32. Smirnova-Rossett wrote that Pushkin got acquainted with Shelley’s poetry in 1825-1826, and was decidedly unexcited about his long-form poetry, specifically characterizing Laon and Cyntha as repetitive and tedious (Pushkin loved Ozymandias and several other shorter verses) so I doubt that if it was source

    In the first place, one can draw images and ideas even from sources one finds defective. In the second, you can never trust what writers (or any artists) say about others in their field, and they often take care to depreciate those they feel too close to or dependent on. Look how nasty Nabokov was about Dostoevsky (who shared his obsession with the defilement of little girls).

  33. Of course, LH, the contemporary accounts are as interesting as they are circumstantial. The reason I mentioned Smirnova’s diaries is precisely because she is one of very few sources who even mention Pushkin’s interest in Shelley. When the English literature influences on Pushkin are discussed, it’s always close to 99% Byron with the balance of Shakespeare…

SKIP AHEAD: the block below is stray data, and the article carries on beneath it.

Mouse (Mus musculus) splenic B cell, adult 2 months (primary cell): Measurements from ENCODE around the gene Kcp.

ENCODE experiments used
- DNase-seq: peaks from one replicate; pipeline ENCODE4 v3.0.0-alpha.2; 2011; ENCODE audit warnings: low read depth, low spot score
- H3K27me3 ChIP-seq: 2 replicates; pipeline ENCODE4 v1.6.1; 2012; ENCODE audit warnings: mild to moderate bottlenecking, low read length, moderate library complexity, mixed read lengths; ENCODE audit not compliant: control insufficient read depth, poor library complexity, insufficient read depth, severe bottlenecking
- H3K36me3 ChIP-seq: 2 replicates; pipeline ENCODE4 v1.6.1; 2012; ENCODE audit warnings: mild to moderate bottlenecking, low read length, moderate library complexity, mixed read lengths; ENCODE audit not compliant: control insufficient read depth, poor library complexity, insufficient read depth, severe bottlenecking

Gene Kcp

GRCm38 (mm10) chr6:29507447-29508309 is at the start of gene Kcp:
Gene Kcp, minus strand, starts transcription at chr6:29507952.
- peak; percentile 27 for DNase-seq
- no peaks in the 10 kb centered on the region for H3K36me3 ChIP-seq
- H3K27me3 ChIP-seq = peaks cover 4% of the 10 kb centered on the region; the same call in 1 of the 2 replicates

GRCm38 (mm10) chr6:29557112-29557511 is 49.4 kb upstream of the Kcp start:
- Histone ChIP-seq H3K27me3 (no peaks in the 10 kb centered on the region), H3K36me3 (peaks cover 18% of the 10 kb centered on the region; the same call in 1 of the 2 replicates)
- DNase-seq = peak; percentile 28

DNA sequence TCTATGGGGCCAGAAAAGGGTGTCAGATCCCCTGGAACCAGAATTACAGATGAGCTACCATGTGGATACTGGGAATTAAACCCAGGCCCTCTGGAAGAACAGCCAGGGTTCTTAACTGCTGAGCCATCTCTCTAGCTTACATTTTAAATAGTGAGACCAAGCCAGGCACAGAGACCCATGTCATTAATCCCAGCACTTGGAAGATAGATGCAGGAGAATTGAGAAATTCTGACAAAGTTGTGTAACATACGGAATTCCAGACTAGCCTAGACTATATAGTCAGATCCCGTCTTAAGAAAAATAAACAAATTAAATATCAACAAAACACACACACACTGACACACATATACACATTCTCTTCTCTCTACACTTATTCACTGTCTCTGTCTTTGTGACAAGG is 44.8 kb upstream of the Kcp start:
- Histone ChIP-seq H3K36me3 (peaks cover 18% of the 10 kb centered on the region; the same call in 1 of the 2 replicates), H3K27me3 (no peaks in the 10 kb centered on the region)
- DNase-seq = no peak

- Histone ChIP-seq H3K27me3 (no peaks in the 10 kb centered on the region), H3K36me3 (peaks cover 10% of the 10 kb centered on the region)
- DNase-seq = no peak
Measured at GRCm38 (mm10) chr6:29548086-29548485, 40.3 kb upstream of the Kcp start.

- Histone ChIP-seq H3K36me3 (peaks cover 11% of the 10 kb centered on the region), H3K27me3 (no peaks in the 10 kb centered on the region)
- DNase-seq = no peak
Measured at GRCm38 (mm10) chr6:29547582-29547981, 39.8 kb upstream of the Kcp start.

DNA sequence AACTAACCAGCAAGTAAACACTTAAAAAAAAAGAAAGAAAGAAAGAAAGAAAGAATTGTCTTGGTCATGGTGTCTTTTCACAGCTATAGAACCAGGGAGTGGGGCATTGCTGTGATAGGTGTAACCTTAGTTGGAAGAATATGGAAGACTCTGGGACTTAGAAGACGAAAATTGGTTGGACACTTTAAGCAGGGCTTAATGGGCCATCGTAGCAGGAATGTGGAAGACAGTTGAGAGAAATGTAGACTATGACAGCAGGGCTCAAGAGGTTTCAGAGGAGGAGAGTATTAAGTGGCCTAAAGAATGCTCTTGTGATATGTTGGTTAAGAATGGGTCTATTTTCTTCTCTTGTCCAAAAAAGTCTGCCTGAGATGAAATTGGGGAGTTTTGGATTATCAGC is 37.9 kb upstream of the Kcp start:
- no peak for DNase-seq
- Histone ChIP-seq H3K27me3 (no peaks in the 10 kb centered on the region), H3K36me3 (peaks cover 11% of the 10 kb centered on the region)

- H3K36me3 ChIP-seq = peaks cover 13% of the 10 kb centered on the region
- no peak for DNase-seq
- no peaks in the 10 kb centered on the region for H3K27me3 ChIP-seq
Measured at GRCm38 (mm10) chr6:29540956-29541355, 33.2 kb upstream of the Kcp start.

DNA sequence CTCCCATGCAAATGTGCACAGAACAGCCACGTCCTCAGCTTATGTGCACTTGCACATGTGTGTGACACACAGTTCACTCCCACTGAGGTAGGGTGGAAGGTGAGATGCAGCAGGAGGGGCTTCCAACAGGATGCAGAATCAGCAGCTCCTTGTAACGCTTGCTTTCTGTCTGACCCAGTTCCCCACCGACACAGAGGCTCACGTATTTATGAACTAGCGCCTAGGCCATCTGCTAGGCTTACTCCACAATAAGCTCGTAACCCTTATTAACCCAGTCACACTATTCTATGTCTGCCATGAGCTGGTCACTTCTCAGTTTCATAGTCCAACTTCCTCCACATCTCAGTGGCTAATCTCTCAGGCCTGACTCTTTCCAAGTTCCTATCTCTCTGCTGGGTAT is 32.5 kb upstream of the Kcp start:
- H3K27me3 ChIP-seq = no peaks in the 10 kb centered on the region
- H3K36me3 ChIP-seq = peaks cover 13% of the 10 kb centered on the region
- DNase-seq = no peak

It’s also clear in 1825/1826 Pushkin wasn’t yet in a position to dig into Shelley’s tomes (although he could have read a review of the “Revolt”). The excitement about Byron’s poetry (through French translations) made Pushkin start (sometimes assisted but mostly self-) study of English, but as his Southern Exile got replaced by Mikhailovskoe exile, Pushkin is on the record lamenting that he continues to dream about studying English but can’t do anything in his village isolation. A few years later, he was described as “already understanding some written English word but having no clue about its pronunciation”, doubtless due to his zeal to translate despite the lack of teachers. Dolinin’s extensive “Pushkin and England” finds a dozen more English authors (beyond Lord Byron and Shakespear) cited or mentioned by Pushkin himself, but Shelley isn’t one of them.
    http://lib.pushkinskijdom.ru/LinkClick.aspx?fileticket=N6hm-hctNFY%3D&tabid=10183

    But back to the “Revolt of Islam”, of which I admittedly also read only a review 🙂 so I know that Serpent, Eagle and Maiden make some sort of an appearance together in the opening chapter, but at a first glance it doesn’t seem to have anything to do with Solomon’s Proverbs. Am I wrong?